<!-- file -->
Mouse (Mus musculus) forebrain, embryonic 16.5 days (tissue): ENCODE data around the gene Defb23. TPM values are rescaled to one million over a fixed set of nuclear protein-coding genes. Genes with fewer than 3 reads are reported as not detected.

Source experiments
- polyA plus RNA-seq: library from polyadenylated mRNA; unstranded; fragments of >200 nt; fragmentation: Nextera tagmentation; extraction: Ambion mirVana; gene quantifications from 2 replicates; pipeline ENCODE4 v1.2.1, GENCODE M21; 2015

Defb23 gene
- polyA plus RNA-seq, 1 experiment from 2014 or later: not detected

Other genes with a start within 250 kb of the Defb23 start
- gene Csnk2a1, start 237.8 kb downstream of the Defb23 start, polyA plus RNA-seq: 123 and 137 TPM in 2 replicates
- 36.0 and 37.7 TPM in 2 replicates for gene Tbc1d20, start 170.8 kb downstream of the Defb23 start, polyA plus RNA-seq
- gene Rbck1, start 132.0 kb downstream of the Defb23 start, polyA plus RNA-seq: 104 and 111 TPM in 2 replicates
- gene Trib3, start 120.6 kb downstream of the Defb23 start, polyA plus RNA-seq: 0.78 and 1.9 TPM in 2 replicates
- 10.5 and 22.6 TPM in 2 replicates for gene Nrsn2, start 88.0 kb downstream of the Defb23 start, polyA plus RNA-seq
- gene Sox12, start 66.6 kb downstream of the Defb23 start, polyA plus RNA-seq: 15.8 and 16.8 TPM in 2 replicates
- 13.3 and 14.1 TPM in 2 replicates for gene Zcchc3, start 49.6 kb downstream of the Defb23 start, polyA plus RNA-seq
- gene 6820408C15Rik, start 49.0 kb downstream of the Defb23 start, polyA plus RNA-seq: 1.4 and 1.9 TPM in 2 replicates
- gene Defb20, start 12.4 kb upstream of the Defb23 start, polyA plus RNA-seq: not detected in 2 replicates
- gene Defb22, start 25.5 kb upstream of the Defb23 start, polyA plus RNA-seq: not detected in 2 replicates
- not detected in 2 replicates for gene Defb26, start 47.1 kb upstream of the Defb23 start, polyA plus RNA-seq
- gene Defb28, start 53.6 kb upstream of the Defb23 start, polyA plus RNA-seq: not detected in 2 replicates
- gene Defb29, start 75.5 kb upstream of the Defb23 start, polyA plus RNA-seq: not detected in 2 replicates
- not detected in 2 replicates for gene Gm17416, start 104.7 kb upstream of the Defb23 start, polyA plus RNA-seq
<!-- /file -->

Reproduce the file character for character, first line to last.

Mouse (Mus musculus) forebrain, embryonic 16.5 days (tissue): ENCODE data around the gene Defb23. TPM values are rescaled to one million over a fixed set of nuclear protein-coding genes. Genes with fewer than 3 reads are reported as not detected.

Source experiments
- polyA plus RNA-seq: library from polyadenylated mRNA; unstranded; fragments of >200 nt; fragmentation: Nextera tagmentation; extraction: Ambion mirVana; gene quantifications from 2 replicates; pipeline ENCODE4 v1.2.1, GENCODE M21; 2015

Defb23 gene
- polyA plus RNA-seq, 1 experiment from 2014 or later: not detected

Other genes with a start within 250 kb of the Defb23 start
- gene Csnk2a1, start 237.8 kb downstream of the Defb23 start, polyA plus RNA-seq: 123 and 137 TPM in 2 replicates
- 36.0 and 37.7 TPM in 2 replicates for gene Tbc1d20, start 170.8 kb downstream of the Defb23 start, polyA plus RNA-seq
- gene Rbck1, start 132.0 kb downstream of the Defb23 start, polyA plus RNA-seq: 104 and 111 TPM in 2 replicates
- gene Trib3, start 120.6 kb downstream of the Defb23 start, polyA plus RNA-seq: 0.78 and 1.9 TPM in 2 replicates
- 10.5 and 22.6 TPM in 2 replicates for gene Nrsn2, start 88.0 kb downstream of the Defb23 start, polyA plus RNA-seq
- gene Sox12, start 66.6 kb downstream of the Defb23 start, polyA plus RNA-seq: 15.8 and 16.8 TPM in 2 replicates
- 13.3 and 14.1 TPM in 2 replicates for gene Zcchc3, start 49.6 kb downstream of the Defb23 start, polyA plus RNA-seq
- gene 6820408C15Rik, start 49.0 kb downstream of the Defb23 start, polyA plus RNA-seq: 1.4 and 1.9 TPM in 2 replicates
- gene Defb20, start 12.4 kb upstream of the Defb23 start, polyA plus RNA-seq: not detected in 2 replicates
- gene Defb22, start 25.5 kb upstream of the Defb23 start, polyA plus RNA-seq: not detected in 2 replicates
- not detected in 2 replicates for gene Defb26, start 47.1 kb upstream of the Defb23 start, polyA plus RNA-seq
- gene Defb28, start 53.6 kb upstream of the Defb23 start, polyA plus RNA-seq: not detected in 2 replicates
- gene Defb29, start 75.5 kb upstream of the Defb23 start, polyA plus RNA-seq: not detected in 2 replicates
- not detected in 2 replicates for gene Gm17416, start 104.7 kb upstream of the Defb23 start, polyA plus RNA-seq